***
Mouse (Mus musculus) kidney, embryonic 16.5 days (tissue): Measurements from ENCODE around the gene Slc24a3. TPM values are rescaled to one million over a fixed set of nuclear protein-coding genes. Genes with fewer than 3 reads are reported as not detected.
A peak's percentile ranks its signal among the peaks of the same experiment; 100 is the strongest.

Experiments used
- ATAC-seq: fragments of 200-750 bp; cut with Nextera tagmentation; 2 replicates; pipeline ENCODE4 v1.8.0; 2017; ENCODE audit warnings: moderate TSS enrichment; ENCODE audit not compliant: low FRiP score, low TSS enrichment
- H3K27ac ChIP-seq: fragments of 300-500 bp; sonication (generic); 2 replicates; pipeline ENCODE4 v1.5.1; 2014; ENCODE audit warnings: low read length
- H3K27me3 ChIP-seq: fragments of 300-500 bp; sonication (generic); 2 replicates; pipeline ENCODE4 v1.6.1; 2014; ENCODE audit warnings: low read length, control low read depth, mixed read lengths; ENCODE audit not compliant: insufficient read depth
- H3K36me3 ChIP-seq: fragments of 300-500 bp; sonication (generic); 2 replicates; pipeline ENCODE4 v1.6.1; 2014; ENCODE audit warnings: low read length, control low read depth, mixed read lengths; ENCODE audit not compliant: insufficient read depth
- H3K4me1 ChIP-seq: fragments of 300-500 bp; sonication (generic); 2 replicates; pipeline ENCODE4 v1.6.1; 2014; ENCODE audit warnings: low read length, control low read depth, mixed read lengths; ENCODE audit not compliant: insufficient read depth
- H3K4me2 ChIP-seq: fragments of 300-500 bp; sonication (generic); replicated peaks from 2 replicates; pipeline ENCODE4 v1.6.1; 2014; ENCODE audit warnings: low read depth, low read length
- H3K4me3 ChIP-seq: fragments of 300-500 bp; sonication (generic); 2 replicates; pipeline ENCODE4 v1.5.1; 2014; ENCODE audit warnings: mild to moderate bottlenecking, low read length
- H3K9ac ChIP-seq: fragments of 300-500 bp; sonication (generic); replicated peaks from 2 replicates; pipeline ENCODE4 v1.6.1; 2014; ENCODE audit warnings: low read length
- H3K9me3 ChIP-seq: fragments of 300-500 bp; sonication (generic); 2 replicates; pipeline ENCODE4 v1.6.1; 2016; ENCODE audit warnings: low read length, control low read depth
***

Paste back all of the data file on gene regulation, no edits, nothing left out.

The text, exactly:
Mouse (Mus musculus) kidney, embryonic 16.5 days (tissue): Measurements from ENCODE around the gene Slc24a3. TPM values are rescaled to one million over a fixed set of nuclear protein-coding genes. Genes with fewer than 3 reads are reported as not detected.
A peak's percentile ranks its signal among the peaks of the same experiment; 100 is the strongest.

Experiments used
- ATAC-seq: fragments of 200-750 bp; cut with Nextera tagmentation; 2 replicates; pipeline ENCODE4 v1.8.0; 2017; ENCODE audit warnings: moderate TSS enrichment; ENCODE audit not compliant: low FRiP score, low TSS enrichment
- H3K27ac ChIP-seq: fragments of 300-500 bp; sonication (generic); 2 replicates; pipeline ENCODE4 v1.5.1; 2014; ENCODE audit warnings: low read length
- H3K27me3 ChIP-seq: fragments of 300-500 bp; sonication (generic); 2 replicates; pipeline ENCODE4 v1.6.1; 2014; ENCODE audit warnings: low read length, control low read depth, mixed read lengths; ENCODE audit not compliant: insufficient read depth
- H3K36me3 ChIP-seq: fragments of 300-500 bp; sonication (generic); 2 replicates; pipeline ENCODE4 v1.6.1; 2014; ENCODE audit warnings: low read length, control low read depth, mixed read lengths; ENCODE audit not compliant: insufficient read depth
- H3K4me1 ChIP-seq: fragments of 300-500 bp; sonication (generic); 2 replicates; pipeline ENCODE4 v1.6.1; 2014; ENCODE audit warnings: low read length, control low read depth, mixed read lengths; ENCODE audit not compliant: insufficient read depth
- H3K4me2 ChIP-seq: fragments of 300-500 bp; sonication (generic); replicated peaks from 2 replicates; pipeline ENCODE4 v1.6.1; 2014; ENCODE audit warnings: low read depth, low read length
- H3K4me3 ChIP-seq: fragments of 300-500 bp; sonication (generic); 2 replicates; pipeline ENCODE4 v1.5.1; 2014; ENCODE audit warnings: mild to moderate bottlenecking, low read length
- H3K9ac ChIP-seq: fragments of 300-500 bp; sonication (generic); replicated peaks from 2 replicates; pipeline ENCODE4 v1.6.1; 2014; ENCODE audit warnings: low read length
- H3K9me3 ChIP-seq: fragments of 300-500 bp; sonication (generic); 2 replicates; pipeline ENCODE4 v1.6.1; 2016; ENCODE audit warnings: low read length, control low read depth